Bhutan Backs India, Japan Inclusion In UN Council As Permanent Members

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Supporting India’s bid for permanent membership of the UN Security Council, Bhutan Foreign Minister Tandi Dorji has said that Bhutan continues to believe that in a reformed Council, India and Japan must be included as permanent members as well as members from the African Union.

While addressing the UN General Assembly on Tuesday, he said, “We believe that the UNSC must evolve to stay relevant and effective to address the multifaceted challenges of our times and in this regard, Bhutan supports the expansion of both the permanent and non-permanent categories of the Security Council.”

Extending support for India during his UNGA address today, he further added by saying, “We continue to believe that in a reformed Council, India and Japan must be included as permanent members so as members from the African Union…”

The Bhutanese Foreign Minister underscored that effective multilateralism must address the issues faced by less-developed states.

“Effective multilateralism must address the concerns of less powerful nations of the world. The global governance architecture has not delivered the equity and inclusion that is required to ensure that the ideals of the common agenda are carried out. The increasing fragmentation, polarisation, and growing inequity we witness in the world today only serves as an urgent cry for strengthening multilateralism to forge greater political resolve, solidarity and to practice compassion,” he said.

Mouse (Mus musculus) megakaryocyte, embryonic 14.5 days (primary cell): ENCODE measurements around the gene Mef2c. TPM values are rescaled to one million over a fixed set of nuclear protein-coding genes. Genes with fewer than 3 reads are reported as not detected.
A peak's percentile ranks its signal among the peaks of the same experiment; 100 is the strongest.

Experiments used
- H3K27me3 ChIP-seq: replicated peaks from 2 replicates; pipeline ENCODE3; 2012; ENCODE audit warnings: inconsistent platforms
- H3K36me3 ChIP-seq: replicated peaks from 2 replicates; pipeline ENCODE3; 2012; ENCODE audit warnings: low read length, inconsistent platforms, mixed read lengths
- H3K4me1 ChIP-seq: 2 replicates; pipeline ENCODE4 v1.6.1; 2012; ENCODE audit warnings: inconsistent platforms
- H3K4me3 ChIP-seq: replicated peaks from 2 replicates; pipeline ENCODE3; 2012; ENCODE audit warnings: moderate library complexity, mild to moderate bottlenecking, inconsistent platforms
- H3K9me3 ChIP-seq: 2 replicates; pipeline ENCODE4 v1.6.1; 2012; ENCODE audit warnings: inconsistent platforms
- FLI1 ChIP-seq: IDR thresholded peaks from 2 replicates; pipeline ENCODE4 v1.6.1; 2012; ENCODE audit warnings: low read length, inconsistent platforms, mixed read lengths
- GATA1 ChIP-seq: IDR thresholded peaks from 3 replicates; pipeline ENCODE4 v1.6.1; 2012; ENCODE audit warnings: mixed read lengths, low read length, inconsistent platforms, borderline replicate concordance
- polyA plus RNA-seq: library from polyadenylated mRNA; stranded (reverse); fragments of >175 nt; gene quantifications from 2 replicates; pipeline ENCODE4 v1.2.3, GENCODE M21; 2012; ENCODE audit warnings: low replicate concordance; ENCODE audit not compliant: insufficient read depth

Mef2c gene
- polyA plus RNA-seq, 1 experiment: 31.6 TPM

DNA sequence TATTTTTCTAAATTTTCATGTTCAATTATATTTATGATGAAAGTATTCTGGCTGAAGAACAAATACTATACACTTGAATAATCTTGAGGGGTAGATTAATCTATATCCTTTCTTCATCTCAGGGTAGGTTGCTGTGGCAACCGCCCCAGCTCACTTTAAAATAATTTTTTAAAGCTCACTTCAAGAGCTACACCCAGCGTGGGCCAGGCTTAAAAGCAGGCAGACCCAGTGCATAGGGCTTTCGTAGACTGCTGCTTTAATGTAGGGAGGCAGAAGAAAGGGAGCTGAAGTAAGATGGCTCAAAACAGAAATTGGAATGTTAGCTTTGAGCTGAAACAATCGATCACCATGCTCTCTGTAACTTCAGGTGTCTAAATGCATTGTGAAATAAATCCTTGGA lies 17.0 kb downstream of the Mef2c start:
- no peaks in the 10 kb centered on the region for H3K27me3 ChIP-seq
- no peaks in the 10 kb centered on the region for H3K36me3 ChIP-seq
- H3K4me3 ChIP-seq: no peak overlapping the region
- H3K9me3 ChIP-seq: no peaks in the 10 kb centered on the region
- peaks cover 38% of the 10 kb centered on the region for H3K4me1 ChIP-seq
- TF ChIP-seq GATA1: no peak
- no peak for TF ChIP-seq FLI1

Moreover, he also stated that Bhutan has consistently maintained that the reform of the UNSC must progress hand in hand with the reform of the entire UN system.

“The reform must accommodate the interest and concerns of all member states, particularly of those unrepresented and under-represented,” the Bhutan Foreign Minister added.

Addressing the 78th United Nations General Assembly in New York, earlier today, External Affairs Minister S Jaishankar called on the United Nations to make reforms to stay relevant in the modern world and said that the issue cannot remain “indefinite” and “unchallenged”.

Mr Jaishankar took a jibe at some nations and said, “In our deliberations, we often advocate the promotion of a rules-based order. From time to time, respect for the UN Charter is also involved. But for all the talk, it is still a few nations that shape the agenda and seek to define the norms. This can’t go on indefinitely nor will it go unchallenged.  A fair, equitable, and democratic order will surely emerge once we all put our minds to it. And for a start, that means ensuring that rule-makers do not subjugate rule-takers.”

Hailing the inclusion of the African Union as a permanent member in the G20 grouping under India’s G20 presidency, Mr Jaishankar emphasised that the adoption of reform would make the Security Council relevant to the modern world.

“It was also noteworthy that at India’s initiative, the African Union was a permanent member of the G20. By doing so, we gave voice to an entire continent which has long been its due. This significant step in reform should inspire the United Nations, a much older organisation, to also make the Security Council contemporary. Broad representation is after all, a pre-requisite for both effectiveness and credibility,” said Mr Jaishankar.

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